Sometimes life’s treasures are hiding in plain sight. Such is the case with a Depression Era mural that graces the lobby wall of a Seaman Avenue apartment building in the Inwood section of northern Manhattan.
The mural in the lobby of 165 Seaman Avenue, signed by renowned artists Elsie Driggs and Lee Gatch, was a private commission completed in the late 1930s.
The painting, which celebrates the presence of Native Americans in the region, is the centerpiece of a stunning art deco lobby designed by architect Charles Kreymborg.
Kreymborg, born in the Bronx in 1876, designed at least eight buildings within blocks of 165 Seaman Avenue. Today, the six-story Art Deco structure is a rental building.
The muralist, Elsie Driggs, was known for her Precisionist paintings and Depression era murals commissioned by the WPA.
Driggs was the only female member of the Precisionist movement. Precisionists produced abstract images of the machine age.
Driggs based her lobby mural on a 1936 watercolor-on-paper study, titled A Celebration of Corn.
Her most famous work, Pittsburgh, painted in 1926, is part of the permanent collection of the Whitney Collection of American Art.
Driggs’ husband, Lee Gatch, also signed the mural. Other Gatch paintings are in the collections of the Guggenheim Museum, The Whitney Museum of American Art, The Metropolitan Museum of Art, and others.
According to one resident, the mural was “restored by artist and U.S. Open tennis star coach Kaye Jones as part of a rent-strike settlement almost 20 years ago.”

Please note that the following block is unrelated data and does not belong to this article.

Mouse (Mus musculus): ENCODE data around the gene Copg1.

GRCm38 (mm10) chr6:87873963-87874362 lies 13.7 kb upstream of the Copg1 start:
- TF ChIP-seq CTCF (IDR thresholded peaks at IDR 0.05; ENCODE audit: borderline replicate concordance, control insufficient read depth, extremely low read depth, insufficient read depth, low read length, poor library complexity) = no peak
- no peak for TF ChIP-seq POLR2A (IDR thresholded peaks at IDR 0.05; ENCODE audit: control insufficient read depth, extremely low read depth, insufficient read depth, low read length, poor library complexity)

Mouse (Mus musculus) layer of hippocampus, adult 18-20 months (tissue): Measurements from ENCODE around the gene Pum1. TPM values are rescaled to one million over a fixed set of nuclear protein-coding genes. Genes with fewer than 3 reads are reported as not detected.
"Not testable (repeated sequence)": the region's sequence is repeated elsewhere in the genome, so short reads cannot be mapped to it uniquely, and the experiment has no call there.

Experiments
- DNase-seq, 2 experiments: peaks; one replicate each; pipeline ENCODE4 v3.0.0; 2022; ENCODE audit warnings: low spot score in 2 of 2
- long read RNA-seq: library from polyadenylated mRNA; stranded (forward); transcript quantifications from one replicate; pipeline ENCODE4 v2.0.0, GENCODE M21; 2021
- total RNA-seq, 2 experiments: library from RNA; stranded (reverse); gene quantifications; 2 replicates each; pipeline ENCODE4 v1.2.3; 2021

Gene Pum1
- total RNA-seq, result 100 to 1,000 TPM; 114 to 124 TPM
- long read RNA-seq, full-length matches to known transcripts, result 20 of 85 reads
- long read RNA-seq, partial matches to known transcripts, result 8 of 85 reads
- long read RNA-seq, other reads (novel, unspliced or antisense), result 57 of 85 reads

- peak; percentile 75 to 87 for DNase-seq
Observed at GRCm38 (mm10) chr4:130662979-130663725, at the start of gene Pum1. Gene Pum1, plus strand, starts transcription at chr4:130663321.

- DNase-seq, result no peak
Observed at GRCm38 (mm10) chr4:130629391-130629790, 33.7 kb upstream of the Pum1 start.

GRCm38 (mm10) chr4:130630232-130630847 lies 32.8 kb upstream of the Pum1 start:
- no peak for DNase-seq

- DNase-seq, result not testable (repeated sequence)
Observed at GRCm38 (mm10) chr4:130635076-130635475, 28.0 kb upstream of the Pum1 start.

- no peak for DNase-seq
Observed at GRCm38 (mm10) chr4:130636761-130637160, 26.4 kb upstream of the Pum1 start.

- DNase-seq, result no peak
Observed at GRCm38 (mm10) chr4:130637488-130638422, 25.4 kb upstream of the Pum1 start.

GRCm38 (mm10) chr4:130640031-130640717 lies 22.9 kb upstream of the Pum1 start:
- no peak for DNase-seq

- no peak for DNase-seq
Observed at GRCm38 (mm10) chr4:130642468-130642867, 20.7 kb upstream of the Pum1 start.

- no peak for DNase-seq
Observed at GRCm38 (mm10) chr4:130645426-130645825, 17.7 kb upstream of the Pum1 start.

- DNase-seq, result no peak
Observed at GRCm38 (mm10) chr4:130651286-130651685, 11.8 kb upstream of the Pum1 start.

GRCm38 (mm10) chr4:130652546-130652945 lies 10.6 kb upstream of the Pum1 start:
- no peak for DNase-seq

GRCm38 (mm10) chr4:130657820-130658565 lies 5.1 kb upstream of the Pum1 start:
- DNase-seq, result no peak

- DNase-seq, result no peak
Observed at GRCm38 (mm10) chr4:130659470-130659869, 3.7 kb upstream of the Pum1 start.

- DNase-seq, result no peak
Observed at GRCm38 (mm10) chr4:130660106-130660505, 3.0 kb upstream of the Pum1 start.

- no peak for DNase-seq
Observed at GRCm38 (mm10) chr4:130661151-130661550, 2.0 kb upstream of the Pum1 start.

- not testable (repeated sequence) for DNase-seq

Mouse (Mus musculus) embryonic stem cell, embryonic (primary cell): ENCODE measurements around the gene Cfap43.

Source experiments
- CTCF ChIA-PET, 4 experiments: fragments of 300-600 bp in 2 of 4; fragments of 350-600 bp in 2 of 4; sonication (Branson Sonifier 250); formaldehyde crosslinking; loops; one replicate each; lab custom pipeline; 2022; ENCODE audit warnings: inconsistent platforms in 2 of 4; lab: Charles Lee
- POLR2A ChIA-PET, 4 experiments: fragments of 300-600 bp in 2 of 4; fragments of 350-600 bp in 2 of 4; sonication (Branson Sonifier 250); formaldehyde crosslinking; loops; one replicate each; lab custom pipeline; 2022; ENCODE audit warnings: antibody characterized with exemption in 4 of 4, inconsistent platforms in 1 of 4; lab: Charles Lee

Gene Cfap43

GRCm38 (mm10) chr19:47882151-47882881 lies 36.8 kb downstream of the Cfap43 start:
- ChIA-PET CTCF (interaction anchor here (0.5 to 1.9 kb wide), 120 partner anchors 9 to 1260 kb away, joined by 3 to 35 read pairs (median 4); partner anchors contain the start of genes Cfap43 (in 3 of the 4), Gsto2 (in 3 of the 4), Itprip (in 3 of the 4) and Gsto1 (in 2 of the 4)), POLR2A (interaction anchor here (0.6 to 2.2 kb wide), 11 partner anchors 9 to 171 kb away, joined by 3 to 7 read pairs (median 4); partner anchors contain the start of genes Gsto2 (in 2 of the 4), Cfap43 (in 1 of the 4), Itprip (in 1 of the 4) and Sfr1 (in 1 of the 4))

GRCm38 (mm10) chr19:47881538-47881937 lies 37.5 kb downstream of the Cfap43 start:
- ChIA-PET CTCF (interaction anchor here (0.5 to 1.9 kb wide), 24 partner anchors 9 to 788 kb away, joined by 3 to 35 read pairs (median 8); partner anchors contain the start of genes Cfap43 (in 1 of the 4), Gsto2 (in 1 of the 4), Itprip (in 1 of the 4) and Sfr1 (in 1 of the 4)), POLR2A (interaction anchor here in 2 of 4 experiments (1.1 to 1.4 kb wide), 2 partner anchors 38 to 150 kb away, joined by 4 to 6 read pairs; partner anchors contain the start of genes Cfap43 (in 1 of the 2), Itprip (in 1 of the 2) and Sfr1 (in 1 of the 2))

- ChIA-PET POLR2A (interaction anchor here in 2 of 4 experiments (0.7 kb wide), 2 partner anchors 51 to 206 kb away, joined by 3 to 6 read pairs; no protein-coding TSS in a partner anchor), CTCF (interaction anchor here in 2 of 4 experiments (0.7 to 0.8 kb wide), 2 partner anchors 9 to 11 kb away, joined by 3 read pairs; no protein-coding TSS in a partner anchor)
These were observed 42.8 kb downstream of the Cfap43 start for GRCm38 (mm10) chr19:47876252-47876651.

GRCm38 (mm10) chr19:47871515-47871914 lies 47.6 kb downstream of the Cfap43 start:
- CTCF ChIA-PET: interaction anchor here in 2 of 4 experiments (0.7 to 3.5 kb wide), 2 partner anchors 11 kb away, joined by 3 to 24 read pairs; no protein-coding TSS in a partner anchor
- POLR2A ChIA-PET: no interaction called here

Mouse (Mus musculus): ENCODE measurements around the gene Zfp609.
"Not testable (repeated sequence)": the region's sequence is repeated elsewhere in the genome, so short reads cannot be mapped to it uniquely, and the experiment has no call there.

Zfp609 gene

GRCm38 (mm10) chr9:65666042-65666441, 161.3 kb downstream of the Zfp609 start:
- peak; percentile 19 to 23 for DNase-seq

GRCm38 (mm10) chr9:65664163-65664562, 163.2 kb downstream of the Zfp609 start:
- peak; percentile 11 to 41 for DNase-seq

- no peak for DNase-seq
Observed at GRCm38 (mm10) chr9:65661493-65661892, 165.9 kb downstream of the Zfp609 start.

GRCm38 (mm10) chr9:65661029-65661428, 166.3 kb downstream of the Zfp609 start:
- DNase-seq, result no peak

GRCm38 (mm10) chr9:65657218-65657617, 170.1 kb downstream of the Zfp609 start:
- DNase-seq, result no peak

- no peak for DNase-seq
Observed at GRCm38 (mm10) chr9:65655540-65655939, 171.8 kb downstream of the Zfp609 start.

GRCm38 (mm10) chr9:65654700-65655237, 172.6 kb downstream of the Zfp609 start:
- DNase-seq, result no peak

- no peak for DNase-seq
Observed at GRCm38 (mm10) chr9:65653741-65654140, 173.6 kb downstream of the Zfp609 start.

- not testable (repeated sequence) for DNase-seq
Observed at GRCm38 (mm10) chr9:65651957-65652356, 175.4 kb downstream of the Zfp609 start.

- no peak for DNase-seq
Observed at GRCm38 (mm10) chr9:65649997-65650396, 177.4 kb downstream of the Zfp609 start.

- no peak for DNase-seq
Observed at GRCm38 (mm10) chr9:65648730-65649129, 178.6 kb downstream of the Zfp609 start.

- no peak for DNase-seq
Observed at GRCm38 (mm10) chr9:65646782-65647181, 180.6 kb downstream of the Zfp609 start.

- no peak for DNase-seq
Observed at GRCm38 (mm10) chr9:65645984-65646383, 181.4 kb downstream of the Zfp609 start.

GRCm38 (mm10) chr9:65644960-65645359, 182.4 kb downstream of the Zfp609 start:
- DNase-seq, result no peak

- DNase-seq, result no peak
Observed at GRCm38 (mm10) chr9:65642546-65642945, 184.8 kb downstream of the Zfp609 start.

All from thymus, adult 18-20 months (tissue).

I grew up in 165 Seaman Avenue. I must have looked at every inch of that mural over those years. I appreciated its artistry and the historical tale it told. That mural, and your story are just a couple of many warm,visceral memories I have of that building. The sound the elevators made when they arrived and opened their doors. The sound they made while carrying you to your floor. The library and book share run by the tenants. The tiny little key one used to open their gunmetal hued mail slots. The various nooks in the lobby where I would hide out, either alone or with friends until Mr. Gold would chase us away! The magnificent Art Deco stylings throughout the entire building (not that I knew what Art Deco was at the time). So many more memories, too numerous to share here. Thanks, Cole.
Lonnie’s son by chance? I’ve lived in the building now almost 27 years and remember with great fondness Lonnie, Kitty, Peggy (Mrs. O’Conner), the Rosenthals… They are missed very much.
Thanks for sharing your warm memories of the building and your childhood home!
HI Beth, yes it’s me, Lonnie’s son! Hope all is well with you and your family and with the 165 Seaman Ave family.